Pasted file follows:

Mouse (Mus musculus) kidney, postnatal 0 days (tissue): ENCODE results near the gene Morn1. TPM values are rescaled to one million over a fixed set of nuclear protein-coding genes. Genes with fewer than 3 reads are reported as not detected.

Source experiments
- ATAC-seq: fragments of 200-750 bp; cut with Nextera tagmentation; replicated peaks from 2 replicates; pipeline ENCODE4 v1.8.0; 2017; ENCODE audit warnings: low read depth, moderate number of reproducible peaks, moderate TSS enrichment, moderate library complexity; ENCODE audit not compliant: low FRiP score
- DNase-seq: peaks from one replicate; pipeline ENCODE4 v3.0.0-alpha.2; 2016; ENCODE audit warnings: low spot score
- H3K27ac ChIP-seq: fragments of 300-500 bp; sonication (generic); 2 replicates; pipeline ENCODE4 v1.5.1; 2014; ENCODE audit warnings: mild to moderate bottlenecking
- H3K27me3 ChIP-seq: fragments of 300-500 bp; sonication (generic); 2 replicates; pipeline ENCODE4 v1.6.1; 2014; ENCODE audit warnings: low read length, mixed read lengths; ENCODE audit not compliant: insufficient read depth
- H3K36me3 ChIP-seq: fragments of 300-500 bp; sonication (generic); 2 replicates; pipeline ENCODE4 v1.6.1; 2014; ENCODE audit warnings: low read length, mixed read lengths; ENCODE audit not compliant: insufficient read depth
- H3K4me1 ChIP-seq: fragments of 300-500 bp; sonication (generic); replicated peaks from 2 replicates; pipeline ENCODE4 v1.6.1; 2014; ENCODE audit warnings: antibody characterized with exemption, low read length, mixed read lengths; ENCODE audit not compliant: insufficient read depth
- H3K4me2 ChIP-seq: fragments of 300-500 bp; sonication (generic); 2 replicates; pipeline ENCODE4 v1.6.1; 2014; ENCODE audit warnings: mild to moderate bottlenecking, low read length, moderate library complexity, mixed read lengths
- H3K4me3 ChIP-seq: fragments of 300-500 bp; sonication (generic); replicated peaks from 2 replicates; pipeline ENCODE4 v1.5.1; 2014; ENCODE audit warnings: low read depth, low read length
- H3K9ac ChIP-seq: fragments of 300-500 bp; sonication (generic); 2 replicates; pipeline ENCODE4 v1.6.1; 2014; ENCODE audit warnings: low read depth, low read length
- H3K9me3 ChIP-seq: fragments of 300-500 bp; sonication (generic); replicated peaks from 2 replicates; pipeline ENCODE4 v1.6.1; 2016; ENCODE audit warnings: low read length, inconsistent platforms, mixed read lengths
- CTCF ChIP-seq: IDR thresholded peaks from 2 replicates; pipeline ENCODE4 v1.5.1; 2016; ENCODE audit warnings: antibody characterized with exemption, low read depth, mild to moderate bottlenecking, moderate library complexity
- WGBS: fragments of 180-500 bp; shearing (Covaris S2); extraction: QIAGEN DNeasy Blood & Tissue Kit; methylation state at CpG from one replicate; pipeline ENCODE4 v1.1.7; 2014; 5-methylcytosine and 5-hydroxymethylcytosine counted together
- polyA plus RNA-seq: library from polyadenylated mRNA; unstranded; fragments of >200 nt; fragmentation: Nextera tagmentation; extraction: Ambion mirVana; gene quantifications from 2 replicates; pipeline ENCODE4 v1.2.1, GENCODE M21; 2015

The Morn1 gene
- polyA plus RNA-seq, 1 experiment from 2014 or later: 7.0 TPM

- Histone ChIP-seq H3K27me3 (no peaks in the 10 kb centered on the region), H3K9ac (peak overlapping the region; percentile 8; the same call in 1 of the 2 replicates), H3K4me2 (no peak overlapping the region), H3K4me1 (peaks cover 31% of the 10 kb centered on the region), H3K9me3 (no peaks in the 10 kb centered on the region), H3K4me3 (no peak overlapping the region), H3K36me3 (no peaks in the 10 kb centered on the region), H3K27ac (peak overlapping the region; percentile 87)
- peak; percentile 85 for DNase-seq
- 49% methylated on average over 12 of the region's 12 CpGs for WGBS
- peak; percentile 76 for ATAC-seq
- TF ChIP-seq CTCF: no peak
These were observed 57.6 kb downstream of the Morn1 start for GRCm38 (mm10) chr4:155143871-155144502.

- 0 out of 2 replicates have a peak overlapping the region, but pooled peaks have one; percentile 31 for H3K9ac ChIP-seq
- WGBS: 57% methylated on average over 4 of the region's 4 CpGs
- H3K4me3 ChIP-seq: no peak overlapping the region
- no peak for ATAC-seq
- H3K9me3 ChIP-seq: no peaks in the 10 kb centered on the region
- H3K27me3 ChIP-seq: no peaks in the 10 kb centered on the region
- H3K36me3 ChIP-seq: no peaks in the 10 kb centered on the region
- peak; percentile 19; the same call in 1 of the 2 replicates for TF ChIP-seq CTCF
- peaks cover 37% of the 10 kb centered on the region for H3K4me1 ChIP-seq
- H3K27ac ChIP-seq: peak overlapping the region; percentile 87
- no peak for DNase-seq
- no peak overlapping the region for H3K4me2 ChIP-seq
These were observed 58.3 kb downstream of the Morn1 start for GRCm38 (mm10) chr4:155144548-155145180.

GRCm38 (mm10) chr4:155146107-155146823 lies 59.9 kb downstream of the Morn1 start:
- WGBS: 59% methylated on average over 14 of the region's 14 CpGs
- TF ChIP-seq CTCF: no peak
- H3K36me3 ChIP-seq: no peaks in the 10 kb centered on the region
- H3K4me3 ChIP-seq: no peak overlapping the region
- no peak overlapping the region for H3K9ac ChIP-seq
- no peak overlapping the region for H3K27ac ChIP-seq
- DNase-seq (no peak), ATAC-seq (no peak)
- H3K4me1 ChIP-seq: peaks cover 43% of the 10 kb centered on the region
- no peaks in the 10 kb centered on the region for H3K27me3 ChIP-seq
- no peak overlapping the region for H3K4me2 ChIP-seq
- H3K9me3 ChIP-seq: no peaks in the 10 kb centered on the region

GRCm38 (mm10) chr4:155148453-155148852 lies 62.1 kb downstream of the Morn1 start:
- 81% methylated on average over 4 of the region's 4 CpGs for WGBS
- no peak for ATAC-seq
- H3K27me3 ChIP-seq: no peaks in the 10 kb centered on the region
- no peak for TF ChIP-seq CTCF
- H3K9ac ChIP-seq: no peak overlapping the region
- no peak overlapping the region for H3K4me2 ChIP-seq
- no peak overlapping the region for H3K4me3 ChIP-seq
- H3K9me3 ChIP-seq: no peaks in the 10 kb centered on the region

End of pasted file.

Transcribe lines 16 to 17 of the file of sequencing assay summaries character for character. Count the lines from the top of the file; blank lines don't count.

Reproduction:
The Morn1 gene
- polyA plus RNA-seq, 1 experiment from 2014 or later: 7.0 TPM